This seminar is intended as a “primer” for those healthcare design and facility professionals who may not have had time yet to review the ASHRAE Design Guide and its recommendations in detail. It will cover various HVAC technologies and systems that have been demonstrated to produce substantial energy savings, and will qualify the financial aspects of those savings to a typical hospital facility. Many of the recommendations in the guide can be applied equally to new construction as well as add-on/retrofit or energy upgrade projects.

Presentation Objectives:

1. Define the “how” and “why” of energy consumption in a typical large hospital facility in (Your City). Identify avenues where the facility professional can invest limited financial resources in order to achieve the greatest energy savings and the quickest ROI.
2. Describe some of the inefficiencies inherent in various hospital environmental processes and learn how to mitigate the energy penalties through improved HVAC system design.
3. Understand the energy and operational benefits associated with various HVAC system types, such as chiller heat-recovery, airside energy-recovery, dedicated outdoor air delivery systems, chilled beams, fan arrays, desiccant dehumidification, condensing boilers, pressure independent control valves, etc.
Air-Handling Systems for Hospitals

HVAC systems in hospitals provide a broad range of services in support of a population who are uniquely vulnerable to an elevated risk of health, fire and safety hazard. Operated 24 hours/day, 7 days/week, the often unique environmental conditions associated with these facilities, and the critical performance, reliability and maintainability of the HVAC systems necessary for their success, demand a specialized set of engineering practices and design criteria.

Air-handling units (AHU’s) in hospitals provide a variety of functions that may include comfort conditioning, maintaining air quality, reducing airborne infections, odor control, and smoke ventilation, while directly contributing to the temperature, humidity, air movement, ventilation and filtration within these facilities. Additionally, they must operate as efficiently as possible in order to eliminate the burden of excessive energy costs which diminish a hospitals financial bottom line. The proper design, selection, installation and operation of these significant system components is key to a HVAC system that contributes positively to the complex dynamics of patient wellbeing and outcome. Much of the information in this presentation comes from various ASHRAE and ASHE publications, including the ASHRAE HVAC Design Manual for Hospitals and Clinics and the ASHE Mechanical Systems Handbook for Health Care Facilities.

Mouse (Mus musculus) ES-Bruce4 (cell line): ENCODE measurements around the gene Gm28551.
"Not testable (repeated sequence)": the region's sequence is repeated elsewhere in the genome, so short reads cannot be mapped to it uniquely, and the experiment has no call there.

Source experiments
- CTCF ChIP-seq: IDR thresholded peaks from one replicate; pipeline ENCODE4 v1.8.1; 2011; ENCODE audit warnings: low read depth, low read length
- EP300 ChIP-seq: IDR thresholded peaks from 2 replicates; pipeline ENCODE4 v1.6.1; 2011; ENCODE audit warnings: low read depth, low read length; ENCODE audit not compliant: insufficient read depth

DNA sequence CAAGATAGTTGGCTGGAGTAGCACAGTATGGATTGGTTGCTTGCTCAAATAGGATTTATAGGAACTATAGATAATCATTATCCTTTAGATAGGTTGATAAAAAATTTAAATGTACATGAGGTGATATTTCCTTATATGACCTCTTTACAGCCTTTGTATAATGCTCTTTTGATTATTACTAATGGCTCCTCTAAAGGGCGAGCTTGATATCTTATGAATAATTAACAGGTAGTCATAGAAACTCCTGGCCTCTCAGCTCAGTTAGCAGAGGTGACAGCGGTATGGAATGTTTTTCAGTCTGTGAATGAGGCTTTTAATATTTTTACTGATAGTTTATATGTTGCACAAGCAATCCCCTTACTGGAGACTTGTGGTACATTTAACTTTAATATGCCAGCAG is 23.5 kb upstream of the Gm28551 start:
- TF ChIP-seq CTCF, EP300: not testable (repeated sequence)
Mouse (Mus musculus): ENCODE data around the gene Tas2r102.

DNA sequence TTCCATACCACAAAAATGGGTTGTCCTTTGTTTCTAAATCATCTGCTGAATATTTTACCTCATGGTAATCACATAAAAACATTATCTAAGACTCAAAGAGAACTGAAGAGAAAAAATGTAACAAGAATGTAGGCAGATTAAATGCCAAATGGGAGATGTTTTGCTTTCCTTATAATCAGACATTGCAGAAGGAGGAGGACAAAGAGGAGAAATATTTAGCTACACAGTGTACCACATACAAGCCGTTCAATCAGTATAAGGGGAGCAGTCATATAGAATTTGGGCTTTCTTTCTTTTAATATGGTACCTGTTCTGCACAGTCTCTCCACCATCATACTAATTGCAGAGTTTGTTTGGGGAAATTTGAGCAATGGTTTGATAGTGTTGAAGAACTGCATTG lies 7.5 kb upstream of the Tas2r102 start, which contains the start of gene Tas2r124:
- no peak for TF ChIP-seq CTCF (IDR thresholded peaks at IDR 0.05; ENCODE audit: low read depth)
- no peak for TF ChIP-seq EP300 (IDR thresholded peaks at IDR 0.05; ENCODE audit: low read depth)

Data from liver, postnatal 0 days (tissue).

Learning Objective:

• Discuss design, configuration and componentry unique to AHU’s serving the healthcare environment.
• Discuss reliability and redundancy in hospital AHU’s, as well as how to incorporate this cost effectively into the system design.
• Demonstrate how the criticality of space environmental requirements can impact the cooling, dehumidification and humidification strategies employed in a hospital air-handling system, and how to properly select units that will perform accordingly.
• Present various hospital filtration requirements, types and efficiencies, along with design strategies that help ensure AHU components, ductwork and final filters remain dry, and effective.
• Show the associated energy use contributed by air-handlers (including reheat and fan energy) along with design strategies that help curb hospital energy costs.
Air Conditioning for the Environment of Care

Many rooms within hospitals require special design considerations because of intensified infection concerns, high air change rates, special equipment, unique procedures, high internal loads and the presence of immunocompromised patients. ANSI/ASHRAE/ASHE Standard 170, Ventilation of Health Care Facilities is considered the cornerstone of healthcare ventilation design. This standard defines minimum design requirements, but due to the wide diversity of patient population and variations in their vulnerability and sensitivity, it may not guarantee an environment that will satisfactorily provide comfort and control of airborne contagions and other elements of concern.

This presentation will cover various aspects of HVAC system and ventilation design that when properly applied can help ensure an environment that is favorable to both occupant comfort and enhanced patient care. Along with Standard 170, comprehensive design assistance and best practice techniques as outlined in the ASHRAE HVAC Design Manual for Hospitals and Clinics will also be introduced.